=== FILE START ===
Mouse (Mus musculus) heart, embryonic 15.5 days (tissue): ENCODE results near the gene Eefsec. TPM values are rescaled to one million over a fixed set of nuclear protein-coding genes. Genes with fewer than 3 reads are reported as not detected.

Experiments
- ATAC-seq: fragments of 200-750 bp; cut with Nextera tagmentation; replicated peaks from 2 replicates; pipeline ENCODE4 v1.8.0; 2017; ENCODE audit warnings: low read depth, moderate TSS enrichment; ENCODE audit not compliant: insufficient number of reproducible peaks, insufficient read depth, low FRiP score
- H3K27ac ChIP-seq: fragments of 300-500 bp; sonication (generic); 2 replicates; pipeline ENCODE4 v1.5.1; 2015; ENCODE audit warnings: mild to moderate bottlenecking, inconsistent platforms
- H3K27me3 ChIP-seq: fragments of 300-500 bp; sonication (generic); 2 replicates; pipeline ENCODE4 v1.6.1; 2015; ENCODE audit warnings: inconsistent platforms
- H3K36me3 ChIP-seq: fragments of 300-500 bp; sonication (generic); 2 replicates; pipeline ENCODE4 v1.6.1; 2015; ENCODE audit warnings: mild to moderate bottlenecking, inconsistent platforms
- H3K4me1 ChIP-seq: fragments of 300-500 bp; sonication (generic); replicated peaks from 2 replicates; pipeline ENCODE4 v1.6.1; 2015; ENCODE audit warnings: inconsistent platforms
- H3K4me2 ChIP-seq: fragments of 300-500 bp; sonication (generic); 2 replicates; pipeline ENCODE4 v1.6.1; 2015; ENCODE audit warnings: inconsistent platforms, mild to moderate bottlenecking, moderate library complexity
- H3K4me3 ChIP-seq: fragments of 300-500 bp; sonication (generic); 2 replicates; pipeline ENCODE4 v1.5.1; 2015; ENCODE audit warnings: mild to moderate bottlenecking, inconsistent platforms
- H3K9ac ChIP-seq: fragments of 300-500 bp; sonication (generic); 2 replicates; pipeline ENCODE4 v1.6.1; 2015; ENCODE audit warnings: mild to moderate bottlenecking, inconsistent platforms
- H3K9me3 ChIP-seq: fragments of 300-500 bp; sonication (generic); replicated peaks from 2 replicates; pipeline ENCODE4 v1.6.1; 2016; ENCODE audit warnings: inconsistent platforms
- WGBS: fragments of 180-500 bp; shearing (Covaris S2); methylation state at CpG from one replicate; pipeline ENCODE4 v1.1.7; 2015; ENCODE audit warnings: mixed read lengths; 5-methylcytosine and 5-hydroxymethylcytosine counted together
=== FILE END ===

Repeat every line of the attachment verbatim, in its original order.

Mouse (Mus musculus) heart, embryonic 15.5 days (tissue): ENCODE results near the gene Eefsec. TPM values are rescaled to one million over a fixed set of nuclear protein-coding genes. Genes with fewer than 3 reads are reported as not detected.

Experiments
- ATAC-seq: fragments of 200-750 bp; cut with Nextera tagmentation; replicated peaks from 2 replicates; pipeline ENCODE4 v1.8.0; 2017; ENCODE audit warnings: low read depth, moderate TSS enrichment; ENCODE audit not compliant: insufficient number of reproducible peaks, insufficient read depth, low FRiP score
- H3K27ac ChIP-seq: fragments of 300-500 bp; sonication (generic); 2 replicates; pipeline ENCODE4 v1.5.1; 2015; ENCODE audit warnings: mild to moderate bottlenecking, inconsistent platforms
- H3K27me3 ChIP-seq: fragments of 300-500 bp; sonication (generic); 2 replicates; pipeline ENCODE4 v1.6.1; 2015; ENCODE audit warnings: inconsistent platforms
- H3K36me3 ChIP-seq: fragments of 300-500 bp; sonication (generic); 2 replicates; pipeline ENCODE4 v1.6.1; 2015; ENCODE audit warnings: mild to moderate bottlenecking, inconsistent platforms
- H3K4me1 ChIP-seq: fragments of 300-500 bp; sonication (generic); replicated peaks from 2 replicates; pipeline ENCODE4 v1.6.1; 2015; ENCODE audit warnings: inconsistent platforms
- H3K4me2 ChIP-seq: fragments of 300-500 bp; sonication (generic); 2 replicates; pipeline ENCODE4 v1.6.1; 2015; ENCODE audit warnings: inconsistent platforms, mild to moderate bottlenecking, moderate library complexity
- H3K4me3 ChIP-seq: fragments of 300-500 bp; sonication (generic); 2 replicates; pipeline ENCODE4 v1.5.1; 2015; ENCODE audit warnings: mild to moderate bottlenecking, inconsistent platforms
- H3K9ac ChIP-seq: fragments of 300-500 bp; sonication (generic); 2 replicates; pipeline ENCODE4 v1.6.1; 2015; ENCODE audit warnings: mild to moderate bottlenecking, inconsistent platforms
- H3K9me3 ChIP-seq: fragments of 300-500 bp; sonication (generic); replicated peaks from 2 replicates; pipeline ENCODE4 v1.6.1; 2016; ENCODE audit warnings: inconsistent platforms
- WGBS: fragments of 180-500 bp; shearing (Covaris S2); methylation state at CpG from one replicate; pipeline ENCODE4 v1.1.7; 2015; ENCODE audit warnings: mixed read lengths; 5-methylcytosine and 5-hydroxymethylcytosine counted together